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Description of key information

In an OECD 422 study, toxicity was noted at 300 mg/kg, and was characterized by mortality (five animals in total) and various clinical signs.

Key value for chemical safety assessment

Toxic effect type:
concentration-driven

Repeated dose toxicity: via oral route - systemic effects

Link to relevant study records
Reference
Endpoint:
short-term repeated dose toxicity: oral
Remarks:
combined repeated dose and reproduction / developmental screening
Type of information:
experimental study
Adequacy of study:
key study
Study period:
30 Jan 2012 - 10 Oct 2012
Reliability:
1 (reliable without restriction)
Rationale for reliability incl. deficiencies:
guideline study
Remarks:
Also complies with OECD GLP regulations.
Qualifier:
according to
Guideline:
OECD Guideline 422 (Combined Repeated Dose Toxicity Study with the Reproduction / Developmental Toxicity Screening Test)
Deviations:
no
Qualifier:
according to
Guideline:
other: EPA, Health Effects Test Guidelines OPPTS 870.3650, Combined Repeated Dose Toxicity Study with the Reproduction/Developmental Toxicity Screening Test, July 2000.
Deviations:
no
Qualifier:
according to
Guideline:
other: OECD Guidelines for Testing of Chemicals, Guideline 421, Reproduction/Developmental Toxicity Screening Test, July 1995.
Deviations:
no
Qualifier:
according to
Guideline:
other: The United States EPA Health Effects Test Guidelines, OPPTS 870.3550, Reproduction/Developmental Toxicity Screening Test, July 2000.
Deviations:
no
Principles of method if other than guideline:
In addition, the procedures described in the report essentially conform to the following guidelines:
- Commission regulation (EC) No 440/2008 Part B: Methods for the Determination of Toxicity and other Health Effects; B.7: "Repeated Dose (28 days) Toxicity (oral)". Official Journal of the European Union No. L142, May 2008.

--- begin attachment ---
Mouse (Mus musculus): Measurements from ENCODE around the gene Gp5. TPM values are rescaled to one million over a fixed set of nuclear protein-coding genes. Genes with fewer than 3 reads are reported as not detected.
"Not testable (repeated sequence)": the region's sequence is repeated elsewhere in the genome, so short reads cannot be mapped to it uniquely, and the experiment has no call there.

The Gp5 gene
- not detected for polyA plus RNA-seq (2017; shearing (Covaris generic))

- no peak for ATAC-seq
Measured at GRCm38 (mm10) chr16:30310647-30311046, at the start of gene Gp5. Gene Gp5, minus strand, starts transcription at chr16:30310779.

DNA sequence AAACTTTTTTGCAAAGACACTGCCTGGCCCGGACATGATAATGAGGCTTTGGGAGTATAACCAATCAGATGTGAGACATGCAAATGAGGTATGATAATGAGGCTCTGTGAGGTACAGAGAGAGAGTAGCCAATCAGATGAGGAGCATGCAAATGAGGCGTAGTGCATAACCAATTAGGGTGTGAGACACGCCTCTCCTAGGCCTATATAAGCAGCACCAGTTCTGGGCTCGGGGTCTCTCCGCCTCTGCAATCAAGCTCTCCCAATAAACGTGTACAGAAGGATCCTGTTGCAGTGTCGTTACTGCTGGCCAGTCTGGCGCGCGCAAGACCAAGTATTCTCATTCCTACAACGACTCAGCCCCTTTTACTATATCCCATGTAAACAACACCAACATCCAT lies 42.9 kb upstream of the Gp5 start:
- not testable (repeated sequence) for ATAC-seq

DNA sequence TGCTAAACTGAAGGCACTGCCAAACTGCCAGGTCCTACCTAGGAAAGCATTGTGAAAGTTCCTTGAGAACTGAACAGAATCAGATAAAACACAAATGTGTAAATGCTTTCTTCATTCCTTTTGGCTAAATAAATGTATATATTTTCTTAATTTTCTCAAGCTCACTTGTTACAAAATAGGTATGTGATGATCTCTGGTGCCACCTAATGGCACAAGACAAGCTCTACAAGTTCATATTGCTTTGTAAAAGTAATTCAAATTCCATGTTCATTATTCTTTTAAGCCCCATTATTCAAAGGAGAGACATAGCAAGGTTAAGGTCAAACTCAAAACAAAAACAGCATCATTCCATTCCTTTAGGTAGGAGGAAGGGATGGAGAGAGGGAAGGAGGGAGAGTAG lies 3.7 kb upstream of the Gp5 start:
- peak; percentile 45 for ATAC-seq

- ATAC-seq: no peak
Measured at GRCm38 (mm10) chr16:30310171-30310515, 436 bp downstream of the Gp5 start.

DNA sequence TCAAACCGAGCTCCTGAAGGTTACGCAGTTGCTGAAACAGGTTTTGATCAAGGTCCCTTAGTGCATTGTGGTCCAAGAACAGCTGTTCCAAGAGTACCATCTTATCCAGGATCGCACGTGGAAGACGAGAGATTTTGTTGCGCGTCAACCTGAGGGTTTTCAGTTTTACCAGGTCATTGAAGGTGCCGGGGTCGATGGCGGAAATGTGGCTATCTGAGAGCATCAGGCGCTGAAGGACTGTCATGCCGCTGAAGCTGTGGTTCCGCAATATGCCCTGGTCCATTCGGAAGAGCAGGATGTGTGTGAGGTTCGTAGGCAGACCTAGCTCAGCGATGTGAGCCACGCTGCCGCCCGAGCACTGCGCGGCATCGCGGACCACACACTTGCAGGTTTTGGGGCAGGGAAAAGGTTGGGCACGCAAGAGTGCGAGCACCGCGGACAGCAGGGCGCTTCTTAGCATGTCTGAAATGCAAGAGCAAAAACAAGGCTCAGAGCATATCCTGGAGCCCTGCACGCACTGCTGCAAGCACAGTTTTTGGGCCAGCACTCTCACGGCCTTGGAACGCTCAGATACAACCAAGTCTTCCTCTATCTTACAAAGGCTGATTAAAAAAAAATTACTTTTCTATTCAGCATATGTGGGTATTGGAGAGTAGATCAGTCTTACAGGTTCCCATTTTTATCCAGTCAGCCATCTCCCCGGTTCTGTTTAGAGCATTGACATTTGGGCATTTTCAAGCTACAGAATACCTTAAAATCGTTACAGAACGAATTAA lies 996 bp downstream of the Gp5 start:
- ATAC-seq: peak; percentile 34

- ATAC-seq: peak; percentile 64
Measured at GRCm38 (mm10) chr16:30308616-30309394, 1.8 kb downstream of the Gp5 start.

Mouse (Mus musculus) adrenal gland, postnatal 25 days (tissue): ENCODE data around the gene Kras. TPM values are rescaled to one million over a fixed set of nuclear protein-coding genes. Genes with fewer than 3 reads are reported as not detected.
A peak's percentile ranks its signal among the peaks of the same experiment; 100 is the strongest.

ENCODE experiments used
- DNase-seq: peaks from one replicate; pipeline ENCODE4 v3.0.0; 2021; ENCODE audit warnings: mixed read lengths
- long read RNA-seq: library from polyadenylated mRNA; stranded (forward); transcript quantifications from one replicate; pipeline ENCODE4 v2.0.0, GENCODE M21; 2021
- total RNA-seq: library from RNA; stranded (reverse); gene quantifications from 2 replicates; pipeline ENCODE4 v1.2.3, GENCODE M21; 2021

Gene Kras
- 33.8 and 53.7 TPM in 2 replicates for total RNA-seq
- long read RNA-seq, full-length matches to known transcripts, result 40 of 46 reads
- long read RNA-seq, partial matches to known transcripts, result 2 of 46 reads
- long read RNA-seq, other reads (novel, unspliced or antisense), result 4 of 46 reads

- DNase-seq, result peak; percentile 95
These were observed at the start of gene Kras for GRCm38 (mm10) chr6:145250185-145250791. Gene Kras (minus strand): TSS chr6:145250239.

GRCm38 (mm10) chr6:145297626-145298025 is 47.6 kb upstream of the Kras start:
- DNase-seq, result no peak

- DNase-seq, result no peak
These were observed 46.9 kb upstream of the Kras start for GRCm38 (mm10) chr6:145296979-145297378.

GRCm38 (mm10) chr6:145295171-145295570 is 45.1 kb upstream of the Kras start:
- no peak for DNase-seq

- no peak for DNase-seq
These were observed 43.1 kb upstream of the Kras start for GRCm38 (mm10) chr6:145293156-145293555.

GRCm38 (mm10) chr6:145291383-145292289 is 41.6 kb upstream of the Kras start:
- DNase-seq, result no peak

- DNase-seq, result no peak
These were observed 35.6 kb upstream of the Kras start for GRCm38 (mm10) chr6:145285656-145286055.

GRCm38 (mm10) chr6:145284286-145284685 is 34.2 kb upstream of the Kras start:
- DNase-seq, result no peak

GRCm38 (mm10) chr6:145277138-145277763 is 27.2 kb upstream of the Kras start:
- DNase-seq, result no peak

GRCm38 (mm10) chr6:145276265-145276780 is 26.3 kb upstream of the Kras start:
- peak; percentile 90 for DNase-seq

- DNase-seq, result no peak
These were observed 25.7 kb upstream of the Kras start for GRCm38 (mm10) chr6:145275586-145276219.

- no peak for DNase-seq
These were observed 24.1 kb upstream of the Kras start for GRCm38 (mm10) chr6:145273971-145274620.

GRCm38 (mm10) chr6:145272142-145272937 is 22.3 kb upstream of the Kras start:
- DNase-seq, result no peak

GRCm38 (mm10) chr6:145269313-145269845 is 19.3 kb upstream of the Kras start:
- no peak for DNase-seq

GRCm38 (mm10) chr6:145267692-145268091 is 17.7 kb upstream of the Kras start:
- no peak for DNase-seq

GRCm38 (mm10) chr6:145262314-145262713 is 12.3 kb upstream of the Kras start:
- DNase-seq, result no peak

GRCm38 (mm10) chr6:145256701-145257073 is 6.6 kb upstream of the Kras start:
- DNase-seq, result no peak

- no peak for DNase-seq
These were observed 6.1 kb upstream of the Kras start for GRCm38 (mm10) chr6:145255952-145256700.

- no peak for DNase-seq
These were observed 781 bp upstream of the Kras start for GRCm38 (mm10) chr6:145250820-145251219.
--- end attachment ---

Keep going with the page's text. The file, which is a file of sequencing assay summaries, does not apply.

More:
- OECD Guidelines for Testing of Chemicals, Guideline 407, Repeated Dose 28-day Oral Toxicity Study in Rodents, October 2008.
- The United States EPA Health Effects Test Guidelines, OPPTS 870.3050, Repeated dose 28-day oral toxicity study in rodents, July 2000.
GLP compliance:
yes
Limit test:
no
Specific details on test material used for the study:
- Name of test material (as cited in study report): S-10793
- IUPAC nomenclature - Sodium diisobutyldithiophosphinate
- Lot S-20227-170B
- Appearance - White powder with lumps
- CAS No. 13360-78-6
- Molecular Formula - C8H18PS2.Na
- Molecular Weight - 232 g/mole
- Purity 93-94%
- Expiration date of the lot/batch: 16 December 2013
- Storage condition of test material: At room temperature in the dark
Species:
rat
Strain:
Wistar
Remarks:
Crl:WI(Han)
Sex:
male/female
Details on test animals and environmental conditions:
TEST ANIMALS
- Source: Charles River Deutschland, Sulzfeld, Germany.
- Females nulliparous and non-pregnant: yes.
- Age at study initiation: Approximately 10 weeks.
- Weight at study initiation: mean weight at start of treatment was 282 gr (males) or 191 gr (females).
- Fasting period before study: no
- Housing:
Pre-mating: Animals were housed in groups of 5 animals/sex/cage in Macrolon cages.
Mating: Females were caged together with males on a one-to-one-basis in Macrolon cages.
Post-mating: Males were housed in their home cage with a maximum of 5 animals/cage. Females were individually housed in Macrolon cages.
General: Sterilised sawdust as bedding material and paper as cage enrichment were supplied.
- Diet: Free access to pelleted rodent diet (SM R/M-Z from SSNIFF® Spezialdiäten GmbH, Soest, Germany).
- Water: Free access to tap water.
- Acclimation period: At least 5 days

ENVIRONMENTAL CONDITIONS
- Temperature (°C): 18.9 – 23.2°C
- Humidity (%): 34 - 65%
- Air changes (per hr): approx 15
- Photoperiod (hrs dark / hrs light): 12/12

Temporary fluctuations from the light/dark cycle (with a maximum of 1hour) occurred due to performance of pupillary reflex tests in the room. Based on laboratory historical data, these fluctuations were considered
not to have affected the study integrity.
Temporary deviations from the minimum level of daily mean relative humidity occurred. Laboratory historical data do not indicate an effect of the deviations.